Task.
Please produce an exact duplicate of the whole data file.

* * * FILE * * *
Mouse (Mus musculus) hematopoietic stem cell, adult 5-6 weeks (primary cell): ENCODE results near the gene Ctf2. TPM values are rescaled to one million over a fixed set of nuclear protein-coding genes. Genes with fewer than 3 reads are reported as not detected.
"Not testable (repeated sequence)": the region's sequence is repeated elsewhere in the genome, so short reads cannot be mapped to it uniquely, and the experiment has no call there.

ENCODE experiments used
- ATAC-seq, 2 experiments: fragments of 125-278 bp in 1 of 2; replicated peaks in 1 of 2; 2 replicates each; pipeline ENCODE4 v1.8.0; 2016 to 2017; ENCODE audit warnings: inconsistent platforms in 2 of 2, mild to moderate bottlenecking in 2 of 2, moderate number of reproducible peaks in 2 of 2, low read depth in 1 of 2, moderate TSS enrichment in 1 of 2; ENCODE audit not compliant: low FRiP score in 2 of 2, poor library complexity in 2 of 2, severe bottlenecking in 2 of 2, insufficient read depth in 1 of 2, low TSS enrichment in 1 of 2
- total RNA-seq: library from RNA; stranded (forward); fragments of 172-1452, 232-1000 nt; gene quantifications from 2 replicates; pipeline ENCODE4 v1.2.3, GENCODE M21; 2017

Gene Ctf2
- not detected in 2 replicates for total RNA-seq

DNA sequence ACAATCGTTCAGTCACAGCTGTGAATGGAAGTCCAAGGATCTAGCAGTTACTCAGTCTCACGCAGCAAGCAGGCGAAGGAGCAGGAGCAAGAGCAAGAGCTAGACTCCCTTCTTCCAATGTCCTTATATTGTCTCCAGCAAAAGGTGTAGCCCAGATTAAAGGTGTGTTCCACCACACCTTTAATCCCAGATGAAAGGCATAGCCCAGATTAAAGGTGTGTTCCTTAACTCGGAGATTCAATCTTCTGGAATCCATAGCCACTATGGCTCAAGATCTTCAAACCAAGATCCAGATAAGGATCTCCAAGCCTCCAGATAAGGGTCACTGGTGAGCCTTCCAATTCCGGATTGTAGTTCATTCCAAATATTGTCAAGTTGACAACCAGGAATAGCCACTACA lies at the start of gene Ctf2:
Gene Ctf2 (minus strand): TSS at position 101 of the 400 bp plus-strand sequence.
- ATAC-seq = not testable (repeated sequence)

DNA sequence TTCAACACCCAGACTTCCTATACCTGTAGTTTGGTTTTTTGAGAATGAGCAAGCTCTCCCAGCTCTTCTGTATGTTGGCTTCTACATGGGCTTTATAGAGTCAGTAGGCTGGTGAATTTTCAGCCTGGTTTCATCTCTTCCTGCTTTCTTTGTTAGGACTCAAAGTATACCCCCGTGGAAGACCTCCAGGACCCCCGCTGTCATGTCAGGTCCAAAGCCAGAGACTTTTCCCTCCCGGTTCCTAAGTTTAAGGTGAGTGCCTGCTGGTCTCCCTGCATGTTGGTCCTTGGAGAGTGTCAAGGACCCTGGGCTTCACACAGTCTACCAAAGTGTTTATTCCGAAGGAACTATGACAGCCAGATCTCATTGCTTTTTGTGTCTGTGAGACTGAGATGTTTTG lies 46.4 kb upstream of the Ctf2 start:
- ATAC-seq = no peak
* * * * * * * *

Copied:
Mouse (Mus musculus) hematopoietic stem cell, adult 5-6 weeks (primary cell): ENCODE results near the gene Ctf2. TPM values are rescaled to one million over a fixed set of nuclear protein-coding genes. Genes with fewer than 3 reads are reported as not detected.
"Not testable (repeated sequence)": the region's sequence is repeated elsewhere in the genome, so short reads cannot be mapped to it uniquely, and the experiment has no call there.

ENCODE experiments used
- ATAC-seq, 2 experiments: fragments of 125-278 bp in 1 of 2; replicated peaks in 1 of 2; 2 replicates each; pipeline ENCODE4 v1.8.0; 2016 to 2017; ENCODE audit warnings: inconsistent platforms in 2 of 2, mild to moderate bottlenecking in 2 of 2, moderate number of reproducible peaks in 2 of 2, low read depth in 1 of 2, moderate TSS enrichment in 1 of 2; ENCODE audit not compliant: low FRiP score in 2 of 2, poor library complexity in 2 of 2, severe bottlenecking in 2 of 2, insufficient read depth in 1 of 2, low TSS enrichment in 1 of 2
- total RNA-seq: library from RNA; stranded (forward); fragments of 172-1452, 232-1000 nt; gene quantifications from 2 replicates; pipeline ENCODE4 v1.2.3, GENCODE M21; 2017

Gene Ctf2
- not detected in 2 replicates for total RNA-seq

DNA sequence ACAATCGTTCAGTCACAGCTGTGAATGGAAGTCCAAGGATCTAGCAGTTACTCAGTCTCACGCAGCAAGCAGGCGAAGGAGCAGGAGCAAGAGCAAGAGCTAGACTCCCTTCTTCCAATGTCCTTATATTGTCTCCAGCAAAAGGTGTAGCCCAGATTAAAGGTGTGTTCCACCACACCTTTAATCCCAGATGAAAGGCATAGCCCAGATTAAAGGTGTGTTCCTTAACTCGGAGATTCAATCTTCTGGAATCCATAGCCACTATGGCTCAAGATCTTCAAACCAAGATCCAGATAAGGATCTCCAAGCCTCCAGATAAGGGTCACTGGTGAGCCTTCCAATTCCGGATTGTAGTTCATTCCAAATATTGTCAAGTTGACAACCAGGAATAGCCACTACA lies at the start of gene Ctf2:
Gene Ctf2 (minus strand): TSS at position 101 of the 400 bp plus-strand sequence.
- ATAC-seq = not testable (repeated sequence)

DNA sequence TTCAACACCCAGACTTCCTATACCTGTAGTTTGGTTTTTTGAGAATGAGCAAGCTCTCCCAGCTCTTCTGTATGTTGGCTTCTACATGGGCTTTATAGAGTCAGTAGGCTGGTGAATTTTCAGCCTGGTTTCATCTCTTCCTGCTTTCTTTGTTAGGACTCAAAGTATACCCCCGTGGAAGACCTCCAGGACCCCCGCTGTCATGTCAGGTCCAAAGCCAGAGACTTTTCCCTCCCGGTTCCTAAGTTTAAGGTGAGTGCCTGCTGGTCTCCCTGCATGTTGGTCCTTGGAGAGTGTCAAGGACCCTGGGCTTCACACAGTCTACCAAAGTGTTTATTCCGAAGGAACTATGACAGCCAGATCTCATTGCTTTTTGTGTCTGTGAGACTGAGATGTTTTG lies 46.4 kb upstream of the Ctf2 start:
- ATAC-seq = no peak